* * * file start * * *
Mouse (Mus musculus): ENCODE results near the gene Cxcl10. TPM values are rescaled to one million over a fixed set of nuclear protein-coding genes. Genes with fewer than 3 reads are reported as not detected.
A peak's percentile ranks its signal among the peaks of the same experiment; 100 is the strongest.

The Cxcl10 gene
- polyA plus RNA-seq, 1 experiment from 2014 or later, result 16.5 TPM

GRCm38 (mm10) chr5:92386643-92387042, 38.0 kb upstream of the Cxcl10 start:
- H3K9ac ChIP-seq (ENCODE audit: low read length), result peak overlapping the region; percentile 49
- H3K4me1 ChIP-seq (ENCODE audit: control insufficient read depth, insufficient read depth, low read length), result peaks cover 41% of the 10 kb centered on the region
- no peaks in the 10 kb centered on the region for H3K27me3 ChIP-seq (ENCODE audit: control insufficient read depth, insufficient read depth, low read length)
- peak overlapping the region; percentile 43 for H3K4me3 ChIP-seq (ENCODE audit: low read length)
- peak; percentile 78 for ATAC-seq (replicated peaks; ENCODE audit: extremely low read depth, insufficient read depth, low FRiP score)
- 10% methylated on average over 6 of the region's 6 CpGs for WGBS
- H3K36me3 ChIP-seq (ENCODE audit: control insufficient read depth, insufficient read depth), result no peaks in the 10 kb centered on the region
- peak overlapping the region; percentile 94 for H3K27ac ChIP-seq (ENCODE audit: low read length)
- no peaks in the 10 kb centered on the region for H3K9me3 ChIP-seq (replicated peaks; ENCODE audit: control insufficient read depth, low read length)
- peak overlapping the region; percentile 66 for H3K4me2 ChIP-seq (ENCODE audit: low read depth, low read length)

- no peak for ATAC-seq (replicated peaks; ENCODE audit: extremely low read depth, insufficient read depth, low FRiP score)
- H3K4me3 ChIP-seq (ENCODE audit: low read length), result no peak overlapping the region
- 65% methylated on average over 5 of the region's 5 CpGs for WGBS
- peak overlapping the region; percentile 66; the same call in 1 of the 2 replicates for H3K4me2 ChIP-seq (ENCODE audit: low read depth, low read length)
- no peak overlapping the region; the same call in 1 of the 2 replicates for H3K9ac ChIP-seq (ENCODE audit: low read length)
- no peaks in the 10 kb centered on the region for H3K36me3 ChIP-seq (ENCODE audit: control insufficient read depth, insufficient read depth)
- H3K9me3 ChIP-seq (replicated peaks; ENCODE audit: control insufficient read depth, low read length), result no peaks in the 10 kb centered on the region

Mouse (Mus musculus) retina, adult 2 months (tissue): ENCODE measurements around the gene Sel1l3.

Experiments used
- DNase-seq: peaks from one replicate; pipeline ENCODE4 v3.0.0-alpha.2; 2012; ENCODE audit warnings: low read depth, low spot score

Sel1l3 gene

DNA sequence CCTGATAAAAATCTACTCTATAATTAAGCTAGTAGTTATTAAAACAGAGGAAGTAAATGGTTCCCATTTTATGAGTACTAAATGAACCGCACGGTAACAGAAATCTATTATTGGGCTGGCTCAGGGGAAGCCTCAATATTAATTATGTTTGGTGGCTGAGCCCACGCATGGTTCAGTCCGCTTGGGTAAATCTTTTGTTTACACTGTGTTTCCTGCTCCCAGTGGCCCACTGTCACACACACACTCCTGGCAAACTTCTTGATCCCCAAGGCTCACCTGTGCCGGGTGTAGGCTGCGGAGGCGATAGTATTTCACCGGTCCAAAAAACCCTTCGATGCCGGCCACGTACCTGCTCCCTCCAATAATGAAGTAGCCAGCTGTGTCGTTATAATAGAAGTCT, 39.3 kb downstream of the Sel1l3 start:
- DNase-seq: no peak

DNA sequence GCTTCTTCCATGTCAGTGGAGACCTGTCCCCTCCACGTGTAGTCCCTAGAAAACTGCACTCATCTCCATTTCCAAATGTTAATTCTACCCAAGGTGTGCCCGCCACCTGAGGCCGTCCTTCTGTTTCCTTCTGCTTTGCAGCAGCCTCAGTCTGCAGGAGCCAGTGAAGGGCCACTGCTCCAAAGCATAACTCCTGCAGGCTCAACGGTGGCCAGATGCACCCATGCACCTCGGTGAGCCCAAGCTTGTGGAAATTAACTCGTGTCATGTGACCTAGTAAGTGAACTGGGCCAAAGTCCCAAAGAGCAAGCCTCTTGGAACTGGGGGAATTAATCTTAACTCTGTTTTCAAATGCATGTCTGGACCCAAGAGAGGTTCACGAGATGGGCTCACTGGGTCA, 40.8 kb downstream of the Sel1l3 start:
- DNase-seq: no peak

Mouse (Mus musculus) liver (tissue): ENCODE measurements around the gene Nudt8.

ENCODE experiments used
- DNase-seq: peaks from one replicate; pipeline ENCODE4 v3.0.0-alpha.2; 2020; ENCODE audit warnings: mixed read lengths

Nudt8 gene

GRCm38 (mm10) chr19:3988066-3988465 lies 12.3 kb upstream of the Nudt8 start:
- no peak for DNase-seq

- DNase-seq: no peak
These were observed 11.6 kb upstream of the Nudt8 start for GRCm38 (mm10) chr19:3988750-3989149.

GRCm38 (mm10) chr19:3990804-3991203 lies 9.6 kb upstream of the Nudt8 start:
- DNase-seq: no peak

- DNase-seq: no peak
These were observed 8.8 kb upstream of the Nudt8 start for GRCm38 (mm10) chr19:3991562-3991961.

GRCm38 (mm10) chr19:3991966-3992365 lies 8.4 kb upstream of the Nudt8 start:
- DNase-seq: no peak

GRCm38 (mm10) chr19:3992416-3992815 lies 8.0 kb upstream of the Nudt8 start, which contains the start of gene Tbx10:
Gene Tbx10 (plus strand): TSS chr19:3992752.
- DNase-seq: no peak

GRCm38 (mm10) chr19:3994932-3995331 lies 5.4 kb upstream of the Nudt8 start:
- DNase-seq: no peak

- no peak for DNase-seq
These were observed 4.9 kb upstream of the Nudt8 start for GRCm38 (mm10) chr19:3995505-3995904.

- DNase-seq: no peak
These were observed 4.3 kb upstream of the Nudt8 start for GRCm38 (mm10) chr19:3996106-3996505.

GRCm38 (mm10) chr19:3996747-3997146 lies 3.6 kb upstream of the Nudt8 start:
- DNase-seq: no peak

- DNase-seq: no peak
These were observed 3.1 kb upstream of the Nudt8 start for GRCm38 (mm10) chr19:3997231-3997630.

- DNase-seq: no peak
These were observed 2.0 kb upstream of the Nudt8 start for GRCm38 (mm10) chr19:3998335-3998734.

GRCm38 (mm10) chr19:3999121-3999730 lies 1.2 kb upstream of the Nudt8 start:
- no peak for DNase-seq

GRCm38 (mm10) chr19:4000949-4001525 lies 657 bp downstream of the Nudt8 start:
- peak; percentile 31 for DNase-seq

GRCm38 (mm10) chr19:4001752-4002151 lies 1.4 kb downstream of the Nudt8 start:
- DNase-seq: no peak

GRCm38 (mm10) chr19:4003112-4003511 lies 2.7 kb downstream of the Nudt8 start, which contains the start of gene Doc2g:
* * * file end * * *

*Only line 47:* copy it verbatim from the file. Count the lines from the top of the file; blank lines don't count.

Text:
- DNase-seq: no peak